From left, Minister of Culture Martin Baxa and Prime Minister Petr Fiala spoke at a press conference after the Prime Minister's balance visit to the Ministry of Culture, February 14, 2023, Prague.
Prague – The considered further increase in the retirement age would not apply to people who are close to retirement. It would possibly affect even workers who have 20 or 30 years until their pension. Demanding professions, which could retire earlier, would also differ. Prime Minister Petr Fiala (ODS) said this at a press conference after his visit to the Ministry of Culture. The retirement age has been gradually increasing for years, usually by two months for men and four months for women per year. At 65, it should stop in the 30s. Experts recommend continuing to slowly move the age limit forward. It would mitigate the financial collapse of the pension system.
“If we are to raise the retirement age – and it cannot be for people who are before retirement. That is out of the question. We will not go the way they are thinking in France. It would have to be long-term for people who will retire maybe in 20, 30 years – so we have to distinguish between those who can work a little longer and those who are in demanding professions and cannot work a little longer,” said Fiala.
In the program statement, the government promises to “enable earlier retirements for employees in demanding professions for greater employer responsibilities”. The Ministry of Labor is now examining who could benefit from an early pension without a reduction in the amount. Until now, miners could retire earlier. Since this year, rescue workers and company firefighters have joined them, and their employers' contributions will gradually rise from 21.5 percent to 26.5 percent.
Men and childless women should reach the age limit of 65 in their early 30s. For mothers who retire earlier due to the number of children, the age of up to 65 should be equalized by roughly 2036. The Organization for Economic Cooperation and Development (OECD) has repeatedly recommended that the Czech Republic continue to increase in line with life expectancy. According to a four-year-old report by the Ministry of Labor on the state of the pension system, the age shift would help to reduce indebtedness.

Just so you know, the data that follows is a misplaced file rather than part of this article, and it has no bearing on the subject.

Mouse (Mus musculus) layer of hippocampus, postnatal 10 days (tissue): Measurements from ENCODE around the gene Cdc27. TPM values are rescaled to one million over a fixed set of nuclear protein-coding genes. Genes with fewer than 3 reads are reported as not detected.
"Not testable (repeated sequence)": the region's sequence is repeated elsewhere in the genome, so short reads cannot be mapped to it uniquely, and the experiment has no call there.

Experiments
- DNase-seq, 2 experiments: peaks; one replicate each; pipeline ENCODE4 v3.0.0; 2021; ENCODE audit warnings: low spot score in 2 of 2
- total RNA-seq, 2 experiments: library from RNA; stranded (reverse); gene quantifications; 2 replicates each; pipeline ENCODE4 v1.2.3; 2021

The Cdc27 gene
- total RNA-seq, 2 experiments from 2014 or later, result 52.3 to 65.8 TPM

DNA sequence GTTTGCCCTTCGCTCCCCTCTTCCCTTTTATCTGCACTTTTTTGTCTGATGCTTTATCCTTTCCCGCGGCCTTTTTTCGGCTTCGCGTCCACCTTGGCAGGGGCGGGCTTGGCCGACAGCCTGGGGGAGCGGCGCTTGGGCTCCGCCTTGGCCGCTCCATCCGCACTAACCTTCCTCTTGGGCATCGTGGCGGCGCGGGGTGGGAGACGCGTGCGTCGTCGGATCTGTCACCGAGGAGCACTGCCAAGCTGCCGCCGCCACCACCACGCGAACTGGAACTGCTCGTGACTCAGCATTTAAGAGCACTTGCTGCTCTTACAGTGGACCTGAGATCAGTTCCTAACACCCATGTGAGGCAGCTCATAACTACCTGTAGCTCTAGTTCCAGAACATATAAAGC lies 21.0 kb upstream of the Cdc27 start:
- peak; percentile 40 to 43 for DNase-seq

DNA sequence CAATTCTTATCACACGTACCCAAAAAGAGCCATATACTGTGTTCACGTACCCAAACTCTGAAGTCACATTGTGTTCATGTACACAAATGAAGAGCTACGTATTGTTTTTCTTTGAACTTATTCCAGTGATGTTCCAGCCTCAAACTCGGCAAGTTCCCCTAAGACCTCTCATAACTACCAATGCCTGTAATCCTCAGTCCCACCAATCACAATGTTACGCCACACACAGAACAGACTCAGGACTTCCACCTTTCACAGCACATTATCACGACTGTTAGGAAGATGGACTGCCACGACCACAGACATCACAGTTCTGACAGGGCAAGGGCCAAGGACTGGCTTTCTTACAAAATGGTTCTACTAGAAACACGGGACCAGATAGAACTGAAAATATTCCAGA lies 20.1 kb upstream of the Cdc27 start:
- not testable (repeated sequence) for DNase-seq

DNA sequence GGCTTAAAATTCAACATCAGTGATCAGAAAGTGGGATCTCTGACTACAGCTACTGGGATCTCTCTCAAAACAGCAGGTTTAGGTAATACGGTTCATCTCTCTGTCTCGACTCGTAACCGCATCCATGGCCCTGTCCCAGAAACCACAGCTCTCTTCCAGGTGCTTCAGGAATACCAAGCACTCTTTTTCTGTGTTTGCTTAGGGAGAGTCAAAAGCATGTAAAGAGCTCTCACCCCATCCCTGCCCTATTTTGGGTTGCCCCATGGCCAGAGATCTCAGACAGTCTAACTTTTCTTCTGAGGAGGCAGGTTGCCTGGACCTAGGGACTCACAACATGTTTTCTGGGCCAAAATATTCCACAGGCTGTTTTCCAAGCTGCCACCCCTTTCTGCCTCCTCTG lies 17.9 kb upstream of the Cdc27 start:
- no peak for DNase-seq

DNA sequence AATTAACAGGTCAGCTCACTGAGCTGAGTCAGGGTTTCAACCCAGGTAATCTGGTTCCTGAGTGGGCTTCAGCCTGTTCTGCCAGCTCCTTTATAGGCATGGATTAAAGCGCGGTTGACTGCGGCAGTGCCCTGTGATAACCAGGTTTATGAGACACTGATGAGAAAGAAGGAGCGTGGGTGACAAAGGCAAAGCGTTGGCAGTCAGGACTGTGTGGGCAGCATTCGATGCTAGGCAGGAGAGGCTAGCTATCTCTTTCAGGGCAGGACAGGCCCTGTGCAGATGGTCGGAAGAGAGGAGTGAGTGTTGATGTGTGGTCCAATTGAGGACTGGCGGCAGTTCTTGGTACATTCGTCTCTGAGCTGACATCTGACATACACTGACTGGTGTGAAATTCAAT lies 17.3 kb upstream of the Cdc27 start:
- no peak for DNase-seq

The document mentions a delay of one year per decade since the 1930s, i.e. an average of about five weeks per year. Thus, people would start to retire at the age of 66 in their 40s. It would apply for the first time to those born in 1979. People born in 1992, i.e. in the 50s, would receive a pension at 67, according to the department's report.
According to the Prime Minister, the pension reform must include several parameters. In addition to age, it is also the amount of contributions or the ratio of the pension to the average wage. Pensions are not sustainable as they are currently set up. Fiala stated that the Czech Republic is thus faced with the necessity of carrying out the reform. He pointed out that it should have been done by the previous governments.
“We will try to adjust all those things so that they are socially sustainable, financially sustainable, so that it meets the basic goal that I expect from the pension reform, so that we can to look people under 40 in the eyes and say: You too will have a decent pension. If we continue and do nothing the way our predecessors did, young people simply will not have a decent pension,” said the Prime Minister. He added that the coalition will discuss the proposals with the opposition, and then publish the parameters. A public debate should follow.